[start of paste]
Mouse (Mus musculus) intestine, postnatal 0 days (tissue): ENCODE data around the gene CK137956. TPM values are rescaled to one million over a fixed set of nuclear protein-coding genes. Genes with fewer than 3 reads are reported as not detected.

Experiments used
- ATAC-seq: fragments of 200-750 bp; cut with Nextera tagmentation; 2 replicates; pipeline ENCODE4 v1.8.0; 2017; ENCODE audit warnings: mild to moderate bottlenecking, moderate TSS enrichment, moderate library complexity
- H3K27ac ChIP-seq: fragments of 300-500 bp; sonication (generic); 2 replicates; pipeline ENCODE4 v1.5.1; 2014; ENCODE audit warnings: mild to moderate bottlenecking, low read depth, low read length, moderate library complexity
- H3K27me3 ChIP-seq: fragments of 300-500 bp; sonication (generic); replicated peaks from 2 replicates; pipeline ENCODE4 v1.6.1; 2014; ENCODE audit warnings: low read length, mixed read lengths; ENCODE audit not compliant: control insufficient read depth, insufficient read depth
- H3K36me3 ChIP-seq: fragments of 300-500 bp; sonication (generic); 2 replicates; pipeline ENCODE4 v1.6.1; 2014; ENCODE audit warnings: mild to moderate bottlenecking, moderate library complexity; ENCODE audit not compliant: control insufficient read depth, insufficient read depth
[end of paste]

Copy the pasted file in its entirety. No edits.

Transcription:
Mouse (Mus musculus) intestine, postnatal 0 days (tissue): ENCODE data around the gene CK137956. TPM values are rescaled to one million over a fixed set of nuclear protein-coding genes. Genes with fewer than 3 reads are reported as not detected.

Experiments used
- ATAC-seq: fragments of 200-750 bp; cut with Nextera tagmentation; 2 replicates; pipeline ENCODE4 v1.8.0; 2017; ENCODE audit warnings: mild to moderate bottlenecking, moderate TSS enrichment, moderate library complexity
- H3K27ac ChIP-seq: fragments of 300-500 bp; sonication (generic); 2 replicates; pipeline ENCODE4 v1.5.1; 2014; ENCODE audit warnings: mild to moderate bottlenecking, low read depth, low read length, moderate library complexity
- H3K27me3 ChIP-seq: fragments of 300-500 bp; sonication (generic); replicated peaks from 2 replicates; pipeline ENCODE4 v1.6.1; 2014; ENCODE audit warnings: low read length, mixed read lengths; ENCODE audit not compliant: control insufficient read depth, insufficient read depth
- H3K36me3 ChIP-seq: fragments of 300-500 bp; sonication (generic); 2 replicates; pipeline ENCODE4 v1.6.1; 2014; ENCODE audit warnings: mild to moderate bottlenecking, moderate library complexity; ENCODE audit not compliant: control insufficient read depth, insufficient read depth